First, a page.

COVID-19 lockdown certainly brought a swift change from the norm for many people. We’re dealing with the added stress of different working situations, the struggle to get groceries, and in many cases, even acting as teachers or child care providers.
All of that can make it really challenging to feel accomplished and productive. Luckily, I finally found my groove in the last week or so, thanks to a couple of really useful apps (and some self-imposed rules).
If you’ve ever done a freelance project, worked as a consultant, or spent any time being self employed, you know how important keeping track of time spent working can be. Some people prefer to log their time on a sheet of paper, while others have little routines to mark the start and stop of work. Hours for iPhone is a time tracking app designed to make logging your time easy.
In this week’s Cult of Mac Magazine, we’re going to tell you everything you need to know about HEIF (High Efficiency Image File Format), Apple’s new photo format to replace JPEGs. Discover the many advantages HEIF has over JPEG.
Discover all the great ways to watch streaming soccer this summer on Apple TV with our handy list. Learn how to easily save lots of iMessage pictures and movies all at once toCult of Macthe iPhone Photos app.
I recently switched back to freelancing full-time, and whilst I am lucky enough to have clients who don’t ask for precise hourly breakdowns, I have always been intrigued to know how much time I was spending on work tasks, especially those tasks that I didn’t directly bill for.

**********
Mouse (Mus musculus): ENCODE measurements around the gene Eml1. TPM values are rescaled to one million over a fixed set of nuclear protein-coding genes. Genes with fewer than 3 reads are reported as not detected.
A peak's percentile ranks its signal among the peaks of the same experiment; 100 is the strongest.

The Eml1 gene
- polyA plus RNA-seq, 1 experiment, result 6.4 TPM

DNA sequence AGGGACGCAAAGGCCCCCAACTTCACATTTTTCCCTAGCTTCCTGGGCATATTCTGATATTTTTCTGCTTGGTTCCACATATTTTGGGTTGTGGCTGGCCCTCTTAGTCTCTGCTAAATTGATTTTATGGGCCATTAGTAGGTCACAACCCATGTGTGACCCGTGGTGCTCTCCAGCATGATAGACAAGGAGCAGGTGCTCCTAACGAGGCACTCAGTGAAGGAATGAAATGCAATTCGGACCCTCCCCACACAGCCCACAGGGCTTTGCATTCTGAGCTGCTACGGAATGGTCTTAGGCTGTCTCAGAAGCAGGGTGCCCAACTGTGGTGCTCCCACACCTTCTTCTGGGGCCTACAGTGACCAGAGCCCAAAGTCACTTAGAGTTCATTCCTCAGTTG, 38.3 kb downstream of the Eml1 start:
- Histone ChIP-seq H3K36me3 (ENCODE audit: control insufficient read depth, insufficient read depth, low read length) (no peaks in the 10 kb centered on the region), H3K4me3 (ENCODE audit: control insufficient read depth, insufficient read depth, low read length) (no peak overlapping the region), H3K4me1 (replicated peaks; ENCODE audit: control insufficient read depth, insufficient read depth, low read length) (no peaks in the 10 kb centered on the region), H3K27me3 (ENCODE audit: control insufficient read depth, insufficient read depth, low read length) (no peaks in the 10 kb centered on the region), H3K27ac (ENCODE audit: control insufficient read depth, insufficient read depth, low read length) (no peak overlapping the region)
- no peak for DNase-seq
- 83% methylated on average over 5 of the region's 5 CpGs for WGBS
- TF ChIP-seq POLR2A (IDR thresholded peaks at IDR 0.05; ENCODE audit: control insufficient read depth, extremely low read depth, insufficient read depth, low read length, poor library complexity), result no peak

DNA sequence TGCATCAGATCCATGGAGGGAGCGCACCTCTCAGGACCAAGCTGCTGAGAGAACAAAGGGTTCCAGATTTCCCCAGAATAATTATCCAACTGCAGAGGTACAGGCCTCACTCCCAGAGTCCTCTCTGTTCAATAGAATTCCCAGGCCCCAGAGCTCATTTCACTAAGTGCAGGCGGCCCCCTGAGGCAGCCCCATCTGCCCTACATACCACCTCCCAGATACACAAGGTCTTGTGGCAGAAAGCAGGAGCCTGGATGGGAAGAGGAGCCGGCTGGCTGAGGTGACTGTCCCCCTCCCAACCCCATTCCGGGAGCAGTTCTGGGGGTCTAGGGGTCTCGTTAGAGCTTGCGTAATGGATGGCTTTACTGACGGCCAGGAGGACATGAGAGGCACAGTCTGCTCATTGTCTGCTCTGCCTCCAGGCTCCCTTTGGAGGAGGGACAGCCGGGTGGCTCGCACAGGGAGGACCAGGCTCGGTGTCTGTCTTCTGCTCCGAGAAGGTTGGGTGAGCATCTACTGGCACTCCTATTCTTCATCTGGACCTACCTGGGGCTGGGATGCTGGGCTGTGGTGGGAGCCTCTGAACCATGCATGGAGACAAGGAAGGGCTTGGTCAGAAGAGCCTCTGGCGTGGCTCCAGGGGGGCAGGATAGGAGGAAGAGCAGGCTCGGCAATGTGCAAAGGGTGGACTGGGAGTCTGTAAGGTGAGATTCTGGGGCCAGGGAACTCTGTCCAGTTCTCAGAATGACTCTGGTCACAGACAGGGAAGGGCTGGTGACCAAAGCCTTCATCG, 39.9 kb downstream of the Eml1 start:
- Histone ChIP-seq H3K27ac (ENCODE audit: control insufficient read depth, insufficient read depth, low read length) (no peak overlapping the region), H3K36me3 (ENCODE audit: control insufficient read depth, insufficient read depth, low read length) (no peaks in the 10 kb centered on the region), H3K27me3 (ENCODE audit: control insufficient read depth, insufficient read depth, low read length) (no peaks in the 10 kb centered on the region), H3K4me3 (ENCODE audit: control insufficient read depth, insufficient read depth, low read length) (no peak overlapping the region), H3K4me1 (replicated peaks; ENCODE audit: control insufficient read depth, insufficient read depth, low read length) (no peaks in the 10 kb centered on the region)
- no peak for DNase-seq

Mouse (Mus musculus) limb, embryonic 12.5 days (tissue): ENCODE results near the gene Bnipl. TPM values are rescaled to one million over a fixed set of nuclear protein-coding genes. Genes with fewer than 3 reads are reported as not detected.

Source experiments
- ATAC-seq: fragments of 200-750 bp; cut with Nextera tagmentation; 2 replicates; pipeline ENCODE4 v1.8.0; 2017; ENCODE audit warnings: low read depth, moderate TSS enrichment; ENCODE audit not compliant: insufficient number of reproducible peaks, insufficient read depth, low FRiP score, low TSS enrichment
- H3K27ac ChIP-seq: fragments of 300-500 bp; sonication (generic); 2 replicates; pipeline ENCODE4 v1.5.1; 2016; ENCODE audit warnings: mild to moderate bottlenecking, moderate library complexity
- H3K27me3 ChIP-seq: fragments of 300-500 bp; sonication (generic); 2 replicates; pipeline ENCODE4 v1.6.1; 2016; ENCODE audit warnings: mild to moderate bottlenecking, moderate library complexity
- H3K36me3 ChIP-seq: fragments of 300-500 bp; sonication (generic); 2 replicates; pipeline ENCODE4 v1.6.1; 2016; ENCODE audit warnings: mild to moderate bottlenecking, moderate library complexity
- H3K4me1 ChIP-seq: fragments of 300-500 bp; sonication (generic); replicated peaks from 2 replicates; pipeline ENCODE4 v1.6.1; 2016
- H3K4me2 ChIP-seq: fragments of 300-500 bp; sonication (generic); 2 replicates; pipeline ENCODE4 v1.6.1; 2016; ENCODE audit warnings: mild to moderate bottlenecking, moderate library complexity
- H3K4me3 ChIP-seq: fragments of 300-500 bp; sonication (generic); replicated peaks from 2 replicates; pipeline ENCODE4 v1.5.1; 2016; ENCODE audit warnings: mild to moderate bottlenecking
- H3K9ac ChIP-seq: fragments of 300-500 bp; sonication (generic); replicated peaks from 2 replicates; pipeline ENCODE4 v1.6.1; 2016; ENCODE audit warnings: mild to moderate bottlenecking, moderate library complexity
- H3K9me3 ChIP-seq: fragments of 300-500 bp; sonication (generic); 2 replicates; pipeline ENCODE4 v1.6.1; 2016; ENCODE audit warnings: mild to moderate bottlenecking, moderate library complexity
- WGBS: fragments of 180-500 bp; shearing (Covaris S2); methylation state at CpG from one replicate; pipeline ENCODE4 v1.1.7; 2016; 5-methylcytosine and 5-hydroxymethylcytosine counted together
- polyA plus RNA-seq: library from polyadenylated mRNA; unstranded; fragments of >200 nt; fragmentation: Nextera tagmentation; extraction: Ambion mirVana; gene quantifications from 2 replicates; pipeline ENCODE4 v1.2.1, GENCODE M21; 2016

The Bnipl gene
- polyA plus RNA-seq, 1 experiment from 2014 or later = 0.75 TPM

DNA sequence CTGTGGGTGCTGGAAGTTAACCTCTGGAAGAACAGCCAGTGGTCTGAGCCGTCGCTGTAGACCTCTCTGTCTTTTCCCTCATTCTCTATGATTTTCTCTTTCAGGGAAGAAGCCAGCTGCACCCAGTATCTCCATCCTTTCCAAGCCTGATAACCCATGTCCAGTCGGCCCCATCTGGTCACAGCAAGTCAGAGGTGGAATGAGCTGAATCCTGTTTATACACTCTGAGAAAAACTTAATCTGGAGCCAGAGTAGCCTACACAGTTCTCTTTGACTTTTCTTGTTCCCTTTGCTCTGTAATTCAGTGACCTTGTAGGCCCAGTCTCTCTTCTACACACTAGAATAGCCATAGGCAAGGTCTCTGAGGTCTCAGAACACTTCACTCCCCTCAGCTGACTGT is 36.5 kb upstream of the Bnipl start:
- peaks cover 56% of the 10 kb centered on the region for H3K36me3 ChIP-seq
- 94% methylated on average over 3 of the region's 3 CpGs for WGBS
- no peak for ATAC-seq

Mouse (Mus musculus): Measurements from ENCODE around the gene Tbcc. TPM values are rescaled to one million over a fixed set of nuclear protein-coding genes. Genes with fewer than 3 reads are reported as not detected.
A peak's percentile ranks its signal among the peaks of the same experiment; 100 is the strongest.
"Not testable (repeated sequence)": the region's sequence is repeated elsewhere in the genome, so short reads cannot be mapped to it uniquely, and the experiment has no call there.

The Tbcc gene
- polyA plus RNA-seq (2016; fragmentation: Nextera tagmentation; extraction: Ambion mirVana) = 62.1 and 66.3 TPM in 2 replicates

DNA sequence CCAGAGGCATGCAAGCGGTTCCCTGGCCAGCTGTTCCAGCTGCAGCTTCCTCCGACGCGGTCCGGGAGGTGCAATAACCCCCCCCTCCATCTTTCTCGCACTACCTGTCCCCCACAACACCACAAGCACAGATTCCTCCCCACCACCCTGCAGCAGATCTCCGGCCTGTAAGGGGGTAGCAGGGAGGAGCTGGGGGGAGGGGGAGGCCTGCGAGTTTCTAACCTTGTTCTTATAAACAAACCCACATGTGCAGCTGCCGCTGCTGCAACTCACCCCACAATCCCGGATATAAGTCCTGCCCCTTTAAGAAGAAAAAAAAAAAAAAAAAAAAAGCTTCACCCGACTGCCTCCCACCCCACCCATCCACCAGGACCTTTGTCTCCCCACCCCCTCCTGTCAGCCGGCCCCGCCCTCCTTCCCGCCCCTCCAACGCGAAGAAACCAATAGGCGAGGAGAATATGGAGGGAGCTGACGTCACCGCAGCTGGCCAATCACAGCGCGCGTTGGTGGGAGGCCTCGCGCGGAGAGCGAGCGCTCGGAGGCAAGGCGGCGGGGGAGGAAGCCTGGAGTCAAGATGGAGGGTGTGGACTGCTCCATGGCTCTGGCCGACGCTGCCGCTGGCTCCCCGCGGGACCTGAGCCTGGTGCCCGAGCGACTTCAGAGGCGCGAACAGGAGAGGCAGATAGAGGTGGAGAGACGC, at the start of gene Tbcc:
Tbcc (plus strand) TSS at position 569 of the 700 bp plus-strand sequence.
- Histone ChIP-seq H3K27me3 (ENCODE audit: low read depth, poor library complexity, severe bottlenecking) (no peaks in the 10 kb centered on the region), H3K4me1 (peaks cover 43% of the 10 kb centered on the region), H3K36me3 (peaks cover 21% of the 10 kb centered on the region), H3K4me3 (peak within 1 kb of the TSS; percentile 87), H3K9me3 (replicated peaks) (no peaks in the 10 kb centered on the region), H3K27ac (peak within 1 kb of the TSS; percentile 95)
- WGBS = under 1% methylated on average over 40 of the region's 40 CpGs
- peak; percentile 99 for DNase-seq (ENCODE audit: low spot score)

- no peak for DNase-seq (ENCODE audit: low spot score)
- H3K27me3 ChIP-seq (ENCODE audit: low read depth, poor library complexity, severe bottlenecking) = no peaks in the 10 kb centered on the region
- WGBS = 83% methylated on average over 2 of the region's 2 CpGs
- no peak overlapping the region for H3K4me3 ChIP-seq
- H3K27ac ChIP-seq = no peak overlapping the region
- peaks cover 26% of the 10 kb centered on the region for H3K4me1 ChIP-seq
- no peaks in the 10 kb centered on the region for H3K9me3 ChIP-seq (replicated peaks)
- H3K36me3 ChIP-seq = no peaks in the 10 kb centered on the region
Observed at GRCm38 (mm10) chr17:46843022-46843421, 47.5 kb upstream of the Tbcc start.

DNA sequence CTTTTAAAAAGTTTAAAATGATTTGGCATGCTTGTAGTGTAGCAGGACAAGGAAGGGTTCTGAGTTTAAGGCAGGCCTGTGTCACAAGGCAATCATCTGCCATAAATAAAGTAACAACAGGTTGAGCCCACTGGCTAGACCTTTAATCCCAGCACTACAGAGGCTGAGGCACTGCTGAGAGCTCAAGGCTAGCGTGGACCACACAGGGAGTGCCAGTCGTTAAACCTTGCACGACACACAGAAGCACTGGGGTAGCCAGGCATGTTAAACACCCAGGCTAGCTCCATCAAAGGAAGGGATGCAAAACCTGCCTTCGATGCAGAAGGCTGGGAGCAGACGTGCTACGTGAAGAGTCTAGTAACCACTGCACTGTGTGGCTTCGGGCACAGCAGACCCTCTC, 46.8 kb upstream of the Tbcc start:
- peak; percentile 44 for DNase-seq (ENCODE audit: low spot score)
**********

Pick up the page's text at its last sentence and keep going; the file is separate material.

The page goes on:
Many time trackers rely on you explicitly setting the task you are tracking and remembering to switch to another task when it’s time to track that. This is easy to forget, and for someone like me who switches tasks frequently, it’s hard to always know when one task finishes and another begins.
Timing 2 takes a different perspective. Instead of tracking by task, it tracks by application usage and uses a set of rules to assign activities in those applications to certain projects and tasks. The premise is that after a learning process, you can leave the application running behind the scenes and it’ll track everything for you automatically. You only need audit the results.
For those whose income is based on billable time or on a per-project basis, some kind of time/project tracker app is a basic necessity. OfficeTime combines meat-and-potatoes time and project management with greatly customizable billing and reporting features, and is one of the few apps in this category available on all Apple devices—iPhone, iPad and Mac.
Most of us work, right? Because Apple makes great stuff, but most of it isn’t free. Which means you need money, and that means you’ll need to get paid for your time. That’s where HoursTracker Lite, and its iPad equivalent, HoursTracker HD Lite, come in handy.